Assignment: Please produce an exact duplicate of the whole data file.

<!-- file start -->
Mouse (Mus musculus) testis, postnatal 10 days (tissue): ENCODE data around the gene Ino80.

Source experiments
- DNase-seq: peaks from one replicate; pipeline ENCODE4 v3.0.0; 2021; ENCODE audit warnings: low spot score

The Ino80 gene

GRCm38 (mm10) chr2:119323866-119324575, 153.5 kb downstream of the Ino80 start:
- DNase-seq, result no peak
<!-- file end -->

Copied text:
Mouse (Mus musculus) testis, postnatal 10 days (tissue): ENCODE data around the gene Ino80.

Source experiments
- DNase-seq: peaks from one replicate; pipeline ENCODE4 v3.0.0; 2021; ENCODE audit warnings: low spot score

The Ino80 gene

GRCm38 (mm10) chr2:119323866-119324575, 153.5 kb downstream of the Ino80 start:
- DNase-seq, result no peak